The supremely versatile Jack Cole could always be counted on to inject a bit of sinister ambiance (or over-amped sensuality, depending on his mood) to mix up the generally humorous proceedings of the stretchy exploits of the former Patrick “Eel” O’Brian. At times, things got pretty grand-gignolesque, as in the following case.
By the 1950s, Jack Cole had moved on to other pastures and projects, but Plastic Man kept right on stretching, one of the few superheroes flexible enough to withstand the horror boom. But not without a few alterations to fit the times, as evidenced by the following pair of samples.
It must be stated that, even without the masterly Jack Cole, Plastic Man clearly brought the best out of the rest of Quality’s admittedly admirable bullpen, so his adventures remain worth reading… which is certainly not the case with most subsequent revivals, with the exceptions of DC’s 1976-77 mostly-ignored Ramona Fradon run and Kyle Baker‘s award-winning 2004-06 outing.
With every passing year, I have more and more trouble getting into the spirit of Christmas (especially since all the snow has now melted). An early present of Rodney Crowell’s Christmas Everywhere helped a bit, but to speed things along some more – and before Christmas Eve takes me by surprise – I’d like to titillate everybody’s taste buds with this spread of Playboy Christmas cartoons.
« I tell ya, Spirit… this neighborhood is like a lit firecracker… »
I’m surprised that it took us this long to get to Will Eisner and his signature creation, The Spirit. Is it perhaps too obvious a topic? Nah. Though the ink and the pixels may flow, and even if everyone and his chiropractor has already waxed rhapsodic about old Will, the subject retains its depths of evergreen freshness.
For most generations of cartoonists, Eisner is an irresistible influence. My own initial encounter came in the early 1970s, when I glimpsed ads for Warren’s Spirit reprints in the rear section of Famous Monsters of Filmland. And then I was introduced to his groundbreaking style and storytelling approach… only it wasn’t, in this case, quite his.
In 1975, I had stumbled upon a Dutch collection of WWII-era Spirit newspaper strips (The Daily Spirit, Real Free Press, 1975-76… a publication designed by none other than Joost Swarte), and I was captivated… by the ghost work of no less than Plastic Man creator Jack Cole!
I won’t go over the action-packed history of the character… what I’ll focus on here instead is inextricably linked to Eisner’s terrific business acumen: having held onto his character’s ownership, he could shop him around the publishing world, a process still unfolding to this day, well beyond his own passing.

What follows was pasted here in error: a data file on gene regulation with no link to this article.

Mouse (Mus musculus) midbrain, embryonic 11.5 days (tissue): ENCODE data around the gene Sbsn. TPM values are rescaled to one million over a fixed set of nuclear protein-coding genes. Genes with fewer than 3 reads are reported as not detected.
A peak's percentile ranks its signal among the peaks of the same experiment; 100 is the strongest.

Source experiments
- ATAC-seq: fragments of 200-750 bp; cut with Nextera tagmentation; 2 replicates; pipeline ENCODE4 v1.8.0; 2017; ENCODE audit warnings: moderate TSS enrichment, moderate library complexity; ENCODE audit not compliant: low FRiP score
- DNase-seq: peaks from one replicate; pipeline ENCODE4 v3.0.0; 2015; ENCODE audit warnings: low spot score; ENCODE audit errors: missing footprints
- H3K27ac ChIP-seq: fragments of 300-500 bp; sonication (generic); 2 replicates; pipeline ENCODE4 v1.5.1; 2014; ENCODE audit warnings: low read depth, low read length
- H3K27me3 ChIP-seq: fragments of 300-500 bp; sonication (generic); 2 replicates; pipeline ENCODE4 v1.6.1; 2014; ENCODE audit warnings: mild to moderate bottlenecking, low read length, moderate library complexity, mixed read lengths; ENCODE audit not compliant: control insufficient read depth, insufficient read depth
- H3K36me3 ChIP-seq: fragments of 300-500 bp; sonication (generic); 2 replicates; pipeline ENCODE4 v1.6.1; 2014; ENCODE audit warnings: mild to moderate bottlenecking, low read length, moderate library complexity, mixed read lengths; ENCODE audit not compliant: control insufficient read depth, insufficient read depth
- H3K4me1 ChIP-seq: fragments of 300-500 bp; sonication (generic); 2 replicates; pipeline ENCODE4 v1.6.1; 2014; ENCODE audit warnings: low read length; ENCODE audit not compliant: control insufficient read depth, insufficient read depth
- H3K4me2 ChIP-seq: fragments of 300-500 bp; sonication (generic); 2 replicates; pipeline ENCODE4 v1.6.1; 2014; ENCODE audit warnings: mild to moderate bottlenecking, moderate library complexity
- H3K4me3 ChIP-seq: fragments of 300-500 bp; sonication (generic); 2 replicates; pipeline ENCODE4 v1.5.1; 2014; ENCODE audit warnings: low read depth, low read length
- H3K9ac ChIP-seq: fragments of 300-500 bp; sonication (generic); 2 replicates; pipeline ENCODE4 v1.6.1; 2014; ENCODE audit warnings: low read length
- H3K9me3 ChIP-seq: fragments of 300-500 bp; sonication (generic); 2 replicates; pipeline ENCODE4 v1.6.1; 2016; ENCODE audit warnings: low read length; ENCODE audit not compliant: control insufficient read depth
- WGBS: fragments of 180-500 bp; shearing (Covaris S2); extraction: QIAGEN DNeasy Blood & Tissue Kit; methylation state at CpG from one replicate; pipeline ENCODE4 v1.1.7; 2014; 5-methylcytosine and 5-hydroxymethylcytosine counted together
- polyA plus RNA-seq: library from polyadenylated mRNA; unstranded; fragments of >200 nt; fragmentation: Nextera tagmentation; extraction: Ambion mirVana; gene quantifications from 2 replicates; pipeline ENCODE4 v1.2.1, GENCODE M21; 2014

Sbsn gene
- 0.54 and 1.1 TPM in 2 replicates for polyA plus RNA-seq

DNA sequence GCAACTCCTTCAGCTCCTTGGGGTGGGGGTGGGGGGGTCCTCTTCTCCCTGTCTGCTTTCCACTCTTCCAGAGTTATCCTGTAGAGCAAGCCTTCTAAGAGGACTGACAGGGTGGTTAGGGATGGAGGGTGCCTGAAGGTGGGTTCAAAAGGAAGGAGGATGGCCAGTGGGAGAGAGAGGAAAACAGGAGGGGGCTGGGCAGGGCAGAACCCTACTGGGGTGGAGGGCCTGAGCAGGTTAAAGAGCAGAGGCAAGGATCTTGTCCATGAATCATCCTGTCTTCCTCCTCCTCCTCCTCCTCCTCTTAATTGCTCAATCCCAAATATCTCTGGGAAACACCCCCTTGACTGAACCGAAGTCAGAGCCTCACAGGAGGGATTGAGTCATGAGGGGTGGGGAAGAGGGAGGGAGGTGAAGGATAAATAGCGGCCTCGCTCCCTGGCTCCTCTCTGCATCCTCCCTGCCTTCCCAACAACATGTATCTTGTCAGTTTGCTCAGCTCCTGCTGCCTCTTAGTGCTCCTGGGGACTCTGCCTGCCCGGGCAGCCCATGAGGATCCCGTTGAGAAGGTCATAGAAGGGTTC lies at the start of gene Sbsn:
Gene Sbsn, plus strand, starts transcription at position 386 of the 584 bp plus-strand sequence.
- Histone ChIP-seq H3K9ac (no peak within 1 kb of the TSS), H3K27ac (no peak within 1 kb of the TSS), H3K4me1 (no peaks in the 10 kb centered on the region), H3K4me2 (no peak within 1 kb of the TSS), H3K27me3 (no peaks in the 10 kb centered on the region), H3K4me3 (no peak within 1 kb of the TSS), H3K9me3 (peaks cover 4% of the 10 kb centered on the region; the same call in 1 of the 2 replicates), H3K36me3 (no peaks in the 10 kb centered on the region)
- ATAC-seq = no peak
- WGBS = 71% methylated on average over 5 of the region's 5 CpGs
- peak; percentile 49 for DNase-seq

The Spirit, that well-travelled rascal, has witnessed his exploits bearing many a publisher’s imprint, from Quality to Fiction House, through I.W. (naughty, naughty!), Harvey, Kitchen Sink, Warren, and DC… so far. And the coolest thing is that Eisner was along for most of the ride, creating glorious new cover visuals for the venerable archives.
Today, we’ll focus on Quality’s output (1942-50), which alone was contemporary to the strip’s tenure. About half of it was Eisner, but I’m no purist: the man hired some of the finest ghosts in the medium’s history, when it came to both story and art. To name but a few favourites: Manly Wade Wellman, Jerry Grandenetti, Jules Feiffer, Wally Wood…
As for the insides… I’m tickled to inform you that all of Quality’s issues of The Spirit are available gratis on comicbookplus.com. Enjoy!
I can’t help but be reminded, by that final piece, of Jack Cole‘s rather more trenchant take on a similar power imbalance, published a year earlier.
A postscript: in March, 2022, Ms. Shermund was the subject of an article in the New York Times’ ‘Overlooked No More’ series, comprising belated obituaries for notable folks whose departure flew under the radar, so to speak. In this case, we learned that:
« Shermund lived out her last years drawing at her home in Sea Bright, N.J., and swimming at a beach nearby. She died on Sept. 9, 1978, at a nursing home in Middletown, N.J.
In 2011, a niece, Amanda Gormley, decided to research her family’s history and was surprised to find that Shermund’s ashes had been left unclaimed in a New Jersey funeral home since 1978.
In May 2019, Gormley raised money through a GoFundMe campaign and, with the contributions of many artists and cartoonists, saw to it that Shermund’s ashes were buried alongside her mother’s grave in San Francisco. »
« What are you mumbling about? »
« Oh, nuthin’! … just that my false teeth get loose an’ make a lot of noise! »
Today marks the one hundred and third anniversary of the enigmatic Jack Cole (December 14, 1914 – August 13, 1958) a man embodying, in equal parts, hilarity, talent and torment. Just when everything seemed to be going his way, he took his own life in 1958, for reasons still surmised about. His widow was the only one to know, and she took her secret to the grave.
Let’s move past this morbid stuff and concentrate on the man’s creative legacy, shall we?